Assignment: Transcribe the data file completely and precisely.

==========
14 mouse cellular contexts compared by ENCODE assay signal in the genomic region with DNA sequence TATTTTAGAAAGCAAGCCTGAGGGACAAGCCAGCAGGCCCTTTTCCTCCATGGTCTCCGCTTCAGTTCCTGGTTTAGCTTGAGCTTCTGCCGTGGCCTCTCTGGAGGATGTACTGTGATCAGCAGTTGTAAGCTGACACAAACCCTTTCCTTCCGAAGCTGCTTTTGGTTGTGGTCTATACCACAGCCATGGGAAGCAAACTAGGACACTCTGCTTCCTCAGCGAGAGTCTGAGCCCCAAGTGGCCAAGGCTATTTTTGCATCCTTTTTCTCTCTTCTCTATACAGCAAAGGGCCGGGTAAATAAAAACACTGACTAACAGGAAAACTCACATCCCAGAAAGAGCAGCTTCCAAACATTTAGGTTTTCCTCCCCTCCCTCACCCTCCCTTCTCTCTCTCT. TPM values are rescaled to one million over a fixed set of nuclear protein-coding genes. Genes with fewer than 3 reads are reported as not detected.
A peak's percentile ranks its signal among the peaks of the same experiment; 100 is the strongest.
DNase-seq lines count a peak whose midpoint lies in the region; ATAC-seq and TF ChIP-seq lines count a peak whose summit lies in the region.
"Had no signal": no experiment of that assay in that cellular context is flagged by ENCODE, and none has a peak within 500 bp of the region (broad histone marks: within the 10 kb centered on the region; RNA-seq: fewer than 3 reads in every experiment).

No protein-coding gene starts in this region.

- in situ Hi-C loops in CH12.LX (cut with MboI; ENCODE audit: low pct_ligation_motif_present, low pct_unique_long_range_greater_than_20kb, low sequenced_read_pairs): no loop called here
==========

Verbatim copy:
14 mouse cellular contexts compared by ENCODE assay signal in the genomic region with DNA sequence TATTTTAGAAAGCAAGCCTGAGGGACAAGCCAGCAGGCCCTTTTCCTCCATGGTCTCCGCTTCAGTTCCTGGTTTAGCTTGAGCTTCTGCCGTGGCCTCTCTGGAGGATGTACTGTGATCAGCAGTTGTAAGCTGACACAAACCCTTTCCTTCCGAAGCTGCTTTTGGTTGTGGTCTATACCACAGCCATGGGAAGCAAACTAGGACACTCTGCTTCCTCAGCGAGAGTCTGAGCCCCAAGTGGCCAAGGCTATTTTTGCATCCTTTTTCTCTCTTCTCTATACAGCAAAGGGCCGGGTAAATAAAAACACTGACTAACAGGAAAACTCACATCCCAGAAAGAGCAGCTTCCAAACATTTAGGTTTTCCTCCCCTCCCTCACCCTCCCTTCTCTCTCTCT. TPM values are rescaled to one million over a fixed set of nuclear protein-coding genes. Genes with fewer than 3 reads are reported as not detected.
A peak's percentile ranks its signal among the peaks of the same experiment; 100 is the strongest.
DNase-seq lines count a peak whose midpoint lies in the region; ATAC-seq and TF ChIP-seq lines count a peak whose summit lies in the region.
"Had no signal": no experiment of that assay in that cellular context is flagged by ENCODE, and none has a peak within 500 bp of the region (broad histone marks: within the 10 kb centered on the region; RNA-seq: fewer than 3 reads in every experiment).

No protein-coding gene starts in this region.

- in situ Hi-C loops in CH12.LX (cut with MboI; ENCODE audit: low pct_ligation_motif_present, low pct_unique_long_range_greater_than_20kb, low sequenced_read_pairs): no loop called here